As this project concludes, our Community Foundation of Greater Dubuque team has learned the following:
1. There is no substitute for authentic and passionate leadership.
In Harpers Ferry, a young mom simply wanted a Splash Park for her family. With tools and encouragement, she created a plan, presented to the city council, wrote a successful grant, and led her community to success.
2. Communities will embrace hard work when goals are clearly defined.
In Jackson County, partner after partner joined the effort to help third grade readers meet important benchmarks. The goal was as clear and clean as a chalkboard at Cardinal Elementary on the first day of school.
3. Progress is preceded by planning-—and that requires patience.
In Edgewood, the City and its leaders have a sharper focus and a specific plan for their dynamic future. But the trails are not built and the swimming pool is not fixed. Capital projects that shape communities forever are accomplished one meeting at a time. It is only with patience and persistence from planners that earthmoving for new projects gets started.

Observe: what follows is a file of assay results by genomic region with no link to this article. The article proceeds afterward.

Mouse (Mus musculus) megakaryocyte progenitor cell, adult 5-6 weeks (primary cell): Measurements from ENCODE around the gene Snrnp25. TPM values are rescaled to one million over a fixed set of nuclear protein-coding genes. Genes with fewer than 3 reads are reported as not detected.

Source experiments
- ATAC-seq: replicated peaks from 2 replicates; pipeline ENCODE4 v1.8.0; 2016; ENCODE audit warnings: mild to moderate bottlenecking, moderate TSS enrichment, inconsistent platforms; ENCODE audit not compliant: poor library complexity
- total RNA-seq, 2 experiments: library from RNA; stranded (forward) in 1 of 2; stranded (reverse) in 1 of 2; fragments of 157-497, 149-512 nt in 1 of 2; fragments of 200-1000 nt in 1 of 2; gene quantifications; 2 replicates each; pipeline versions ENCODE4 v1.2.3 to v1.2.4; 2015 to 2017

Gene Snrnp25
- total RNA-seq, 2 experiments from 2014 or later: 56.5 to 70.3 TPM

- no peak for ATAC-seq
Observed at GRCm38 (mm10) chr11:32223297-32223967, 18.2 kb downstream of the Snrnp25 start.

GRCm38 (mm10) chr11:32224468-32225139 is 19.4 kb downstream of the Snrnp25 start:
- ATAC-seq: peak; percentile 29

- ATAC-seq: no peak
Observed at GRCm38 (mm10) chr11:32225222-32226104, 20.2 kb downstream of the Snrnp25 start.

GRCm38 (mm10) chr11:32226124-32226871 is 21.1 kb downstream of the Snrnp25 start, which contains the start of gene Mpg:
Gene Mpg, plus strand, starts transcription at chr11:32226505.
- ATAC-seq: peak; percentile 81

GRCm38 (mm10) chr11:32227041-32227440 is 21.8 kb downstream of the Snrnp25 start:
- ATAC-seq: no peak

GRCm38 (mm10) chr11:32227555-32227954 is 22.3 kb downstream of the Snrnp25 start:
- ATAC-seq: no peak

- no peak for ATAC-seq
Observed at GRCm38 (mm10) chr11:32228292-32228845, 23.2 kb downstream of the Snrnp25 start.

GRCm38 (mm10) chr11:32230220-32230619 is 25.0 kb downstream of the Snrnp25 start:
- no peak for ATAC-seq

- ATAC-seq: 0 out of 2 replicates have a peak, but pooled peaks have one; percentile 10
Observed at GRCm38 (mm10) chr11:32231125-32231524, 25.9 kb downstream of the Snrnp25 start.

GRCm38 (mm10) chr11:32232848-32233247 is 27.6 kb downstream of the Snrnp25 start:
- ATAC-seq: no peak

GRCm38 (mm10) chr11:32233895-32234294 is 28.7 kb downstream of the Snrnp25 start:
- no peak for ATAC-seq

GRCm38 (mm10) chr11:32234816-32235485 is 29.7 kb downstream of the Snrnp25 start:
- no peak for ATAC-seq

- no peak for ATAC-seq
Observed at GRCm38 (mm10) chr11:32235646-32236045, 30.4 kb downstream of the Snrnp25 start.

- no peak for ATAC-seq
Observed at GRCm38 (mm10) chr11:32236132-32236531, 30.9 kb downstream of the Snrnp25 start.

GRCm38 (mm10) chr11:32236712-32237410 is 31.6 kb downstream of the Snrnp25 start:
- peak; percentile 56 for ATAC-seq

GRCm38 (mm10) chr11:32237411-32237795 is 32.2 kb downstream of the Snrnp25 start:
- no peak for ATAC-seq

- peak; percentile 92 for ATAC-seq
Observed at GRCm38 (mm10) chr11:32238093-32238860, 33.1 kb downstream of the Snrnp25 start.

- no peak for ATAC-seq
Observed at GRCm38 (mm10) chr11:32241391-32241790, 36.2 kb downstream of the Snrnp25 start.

4. Investment in development staff pays back in new donors and new dollars.
At the Jo Daviess Conservation Foundation, the Philanthropic Tools support through USDA created space and support for a talented staffer to develop and implement a plan to engage a whole community around investing in the preservation of a beautiful land.
5. Every community has assets to be celebrated and enhanced.
In Monticello, the Heart & Soul project lifted up a thousand reasons people love their town. Like a Ferris wheel ride at the Great Jones County Fair, the view of Monticello’s positive future, built on its assets, is wide and clear.
Community Foundation of Greater Dubuque leaders will now take a whole set of new Philanthropic Tools together with these timeless lessons to other self-determined places we serve.
Our continuing call is: How does the community win?